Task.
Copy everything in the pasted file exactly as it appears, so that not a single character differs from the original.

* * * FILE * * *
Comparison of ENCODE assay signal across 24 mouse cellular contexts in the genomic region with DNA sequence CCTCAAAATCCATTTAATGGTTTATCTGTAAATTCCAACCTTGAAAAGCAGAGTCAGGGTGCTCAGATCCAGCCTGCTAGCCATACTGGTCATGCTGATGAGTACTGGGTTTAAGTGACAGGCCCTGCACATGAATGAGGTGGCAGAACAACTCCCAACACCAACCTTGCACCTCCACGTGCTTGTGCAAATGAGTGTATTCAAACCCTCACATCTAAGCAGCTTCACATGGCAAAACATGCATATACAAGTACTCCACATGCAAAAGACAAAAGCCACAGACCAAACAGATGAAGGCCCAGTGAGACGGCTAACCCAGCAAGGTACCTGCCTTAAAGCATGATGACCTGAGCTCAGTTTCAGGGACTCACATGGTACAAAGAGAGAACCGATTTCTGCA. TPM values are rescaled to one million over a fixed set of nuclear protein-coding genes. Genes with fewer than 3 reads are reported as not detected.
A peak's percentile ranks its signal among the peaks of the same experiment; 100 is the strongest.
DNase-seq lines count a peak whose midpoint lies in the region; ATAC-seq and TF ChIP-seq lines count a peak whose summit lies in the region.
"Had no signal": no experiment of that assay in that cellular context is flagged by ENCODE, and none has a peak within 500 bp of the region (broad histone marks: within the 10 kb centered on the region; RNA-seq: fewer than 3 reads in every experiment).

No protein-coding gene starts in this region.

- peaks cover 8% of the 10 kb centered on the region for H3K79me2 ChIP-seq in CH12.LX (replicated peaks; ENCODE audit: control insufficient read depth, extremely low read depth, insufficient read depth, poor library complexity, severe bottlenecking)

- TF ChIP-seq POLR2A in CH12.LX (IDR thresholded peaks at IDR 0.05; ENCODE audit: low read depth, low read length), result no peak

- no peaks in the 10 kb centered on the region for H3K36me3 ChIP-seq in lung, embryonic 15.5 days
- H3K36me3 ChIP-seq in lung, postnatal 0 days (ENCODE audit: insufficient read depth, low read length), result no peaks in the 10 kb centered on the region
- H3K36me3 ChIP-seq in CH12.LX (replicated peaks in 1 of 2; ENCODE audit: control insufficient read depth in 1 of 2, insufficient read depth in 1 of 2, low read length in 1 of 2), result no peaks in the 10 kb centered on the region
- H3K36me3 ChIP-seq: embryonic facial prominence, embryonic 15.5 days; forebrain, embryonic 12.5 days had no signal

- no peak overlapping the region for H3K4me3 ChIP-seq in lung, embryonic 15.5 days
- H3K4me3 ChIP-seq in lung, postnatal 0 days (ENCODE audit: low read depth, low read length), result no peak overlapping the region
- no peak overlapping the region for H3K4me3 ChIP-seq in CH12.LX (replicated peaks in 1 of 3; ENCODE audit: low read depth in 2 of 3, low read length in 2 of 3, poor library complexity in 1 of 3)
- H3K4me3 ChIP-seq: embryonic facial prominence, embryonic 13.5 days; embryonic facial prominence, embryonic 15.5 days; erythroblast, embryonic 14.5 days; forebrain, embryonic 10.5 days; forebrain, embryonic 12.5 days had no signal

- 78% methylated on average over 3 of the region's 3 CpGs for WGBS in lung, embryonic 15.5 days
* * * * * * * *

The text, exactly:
Comparison of ENCODE assay signal across 24 mouse cellular contexts in the genomic region with DNA sequence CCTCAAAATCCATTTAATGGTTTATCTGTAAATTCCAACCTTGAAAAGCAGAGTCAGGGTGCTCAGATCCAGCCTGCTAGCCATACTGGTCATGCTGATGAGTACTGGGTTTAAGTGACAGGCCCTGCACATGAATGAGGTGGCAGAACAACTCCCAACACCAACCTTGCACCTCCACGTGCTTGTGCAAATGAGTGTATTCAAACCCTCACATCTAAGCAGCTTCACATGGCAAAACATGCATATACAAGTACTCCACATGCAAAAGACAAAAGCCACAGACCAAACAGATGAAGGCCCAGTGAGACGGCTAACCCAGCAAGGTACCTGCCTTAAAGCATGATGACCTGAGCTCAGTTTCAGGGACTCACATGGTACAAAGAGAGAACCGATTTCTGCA. TPM values are rescaled to one million over a fixed set of nuclear protein-coding genes. Genes with fewer than 3 reads are reported as not detected.
A peak's percentile ranks its signal among the peaks of the same experiment; 100 is the strongest.
DNase-seq lines count a peak whose midpoint lies in the region; ATAC-seq and TF ChIP-seq lines count a peak whose summit lies in the region.
"Had no signal": no experiment of that assay in that cellular context is flagged by ENCODE, and none has a peak within 500 bp of the region (broad histone marks: within the 10 kb centered on the region; RNA-seq: fewer than 3 reads in every experiment).

No protein-coding gene starts in this region.

- peaks cover 8% of the 10 kb centered on the region for H3K79me2 ChIP-seq in CH12.LX (replicated peaks; ENCODE audit: control insufficient read depth, extremely low read depth, insufficient read depth, poor library complexity, severe bottlenecking)

- TF ChIP-seq POLR2A in CH12.LX (IDR thresholded peaks at IDR 0.05; ENCODE audit: low read depth, low read length), result no peak

- no peaks in the 10 kb centered on the region for H3K36me3 ChIP-seq in lung, embryonic 15.5 days
- H3K36me3 ChIP-seq in lung, postnatal 0 days (ENCODE audit: insufficient read depth, low read length), result no peaks in the 10 kb centered on the region
- H3K36me3 ChIP-seq in CH12.LX (replicated peaks in 1 of 2; ENCODE audit: control insufficient read depth in 1 of 2, insufficient read depth in 1 of 2, low read length in 1 of 2), result no peaks in the 10 kb centered on the region
- H3K36me3 ChIP-seq: embryonic facial prominence, embryonic 15.5 days; forebrain, embryonic 12.5 days had no signal

- no peak overlapping the region for H3K4me3 ChIP-seq in lung, embryonic 15.5 days
- H3K4me3 ChIP-seq in lung, postnatal 0 days (ENCODE audit: low read depth, low read length), result no peak overlapping the region
- no peak overlapping the region for H3K4me3 ChIP-seq in CH12.LX (replicated peaks in 1 of 3; ENCODE audit: low read depth in 2 of 3, low read length in 2 of 3, poor library complexity in 1 of 3)
- H3K4me3 ChIP-seq: embryonic facial prominence, embryonic 13.5 days; embryonic facial prominence, embryonic 15.5 days; erythroblast, embryonic 14.5 days; forebrain, embryonic 10.5 days; forebrain, embryonic 12.5 days had no signal

- 78% methylated on average over 3 of the region's 3 CpGs for WGBS in lung, embryonic 15.5 days